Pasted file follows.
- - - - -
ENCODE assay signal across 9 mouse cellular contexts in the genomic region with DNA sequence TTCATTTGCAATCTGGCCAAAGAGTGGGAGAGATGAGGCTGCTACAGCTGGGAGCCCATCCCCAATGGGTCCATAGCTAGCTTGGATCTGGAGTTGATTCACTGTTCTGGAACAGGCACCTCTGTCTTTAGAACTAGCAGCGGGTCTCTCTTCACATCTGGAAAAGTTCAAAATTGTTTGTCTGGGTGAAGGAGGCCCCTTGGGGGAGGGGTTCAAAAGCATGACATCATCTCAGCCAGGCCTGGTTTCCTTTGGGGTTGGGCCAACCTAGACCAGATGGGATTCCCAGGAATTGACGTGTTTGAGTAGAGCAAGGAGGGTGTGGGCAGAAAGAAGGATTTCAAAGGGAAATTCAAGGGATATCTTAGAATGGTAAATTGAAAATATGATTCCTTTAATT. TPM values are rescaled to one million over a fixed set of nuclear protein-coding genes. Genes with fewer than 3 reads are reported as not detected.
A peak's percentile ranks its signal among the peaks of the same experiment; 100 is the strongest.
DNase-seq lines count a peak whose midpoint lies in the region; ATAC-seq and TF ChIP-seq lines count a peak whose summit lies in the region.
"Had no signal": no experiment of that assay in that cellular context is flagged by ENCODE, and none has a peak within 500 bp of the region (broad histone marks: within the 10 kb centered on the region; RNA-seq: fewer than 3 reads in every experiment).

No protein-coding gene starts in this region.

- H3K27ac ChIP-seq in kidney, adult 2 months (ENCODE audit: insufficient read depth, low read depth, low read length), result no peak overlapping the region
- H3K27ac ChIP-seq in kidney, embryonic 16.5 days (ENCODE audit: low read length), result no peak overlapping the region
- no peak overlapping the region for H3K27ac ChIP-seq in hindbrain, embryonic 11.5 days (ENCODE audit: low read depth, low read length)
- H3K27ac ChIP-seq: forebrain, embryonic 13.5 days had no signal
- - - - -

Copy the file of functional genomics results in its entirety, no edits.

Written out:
ENCODE assay signal across 9 mouse cellular contexts in the genomic region with DNA sequence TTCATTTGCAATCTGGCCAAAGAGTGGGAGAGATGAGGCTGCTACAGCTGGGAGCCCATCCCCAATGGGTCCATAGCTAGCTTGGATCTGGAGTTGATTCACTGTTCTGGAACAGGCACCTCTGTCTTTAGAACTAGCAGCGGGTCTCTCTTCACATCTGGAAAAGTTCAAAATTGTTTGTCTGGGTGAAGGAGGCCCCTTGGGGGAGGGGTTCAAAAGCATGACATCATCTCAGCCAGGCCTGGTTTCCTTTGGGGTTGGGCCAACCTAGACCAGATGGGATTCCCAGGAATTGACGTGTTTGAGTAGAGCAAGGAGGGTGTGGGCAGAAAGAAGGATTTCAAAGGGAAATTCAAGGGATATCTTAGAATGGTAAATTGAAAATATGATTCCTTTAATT. TPM values are rescaled to one million over a fixed set of nuclear protein-coding genes. Genes with fewer than 3 reads are reported as not detected.
A peak's percentile ranks its signal among the peaks of the same experiment; 100 is the strongest.
DNase-seq lines count a peak whose midpoint lies in the region; ATAC-seq and TF ChIP-seq lines count a peak whose summit lies in the region.
"Had no signal": no experiment of that assay in that cellular context is flagged by ENCODE, and none has a peak within 500 bp of the region (broad histone marks: within the 10 kb centered on the region; RNA-seq: fewer than 3 reads in every experiment).

No protein-coding gene starts in this region.

- H3K27ac ChIP-seq in kidney, adult 2 months (ENCODE audit: insufficient read depth, low read depth, low read length), result no peak overlapping the region
- H3K27ac ChIP-seq in kidney, embryonic 16.5 days (ENCODE audit: low read length), result no peak overlapping the region
- no peak overlapping the region for H3K27ac ChIP-seq in hindbrain, embryonic 11.5 days (ENCODE audit: low read depth, low read length)
- H3K27ac ChIP-seq: forebrain, embryonic 13.5 days had no signal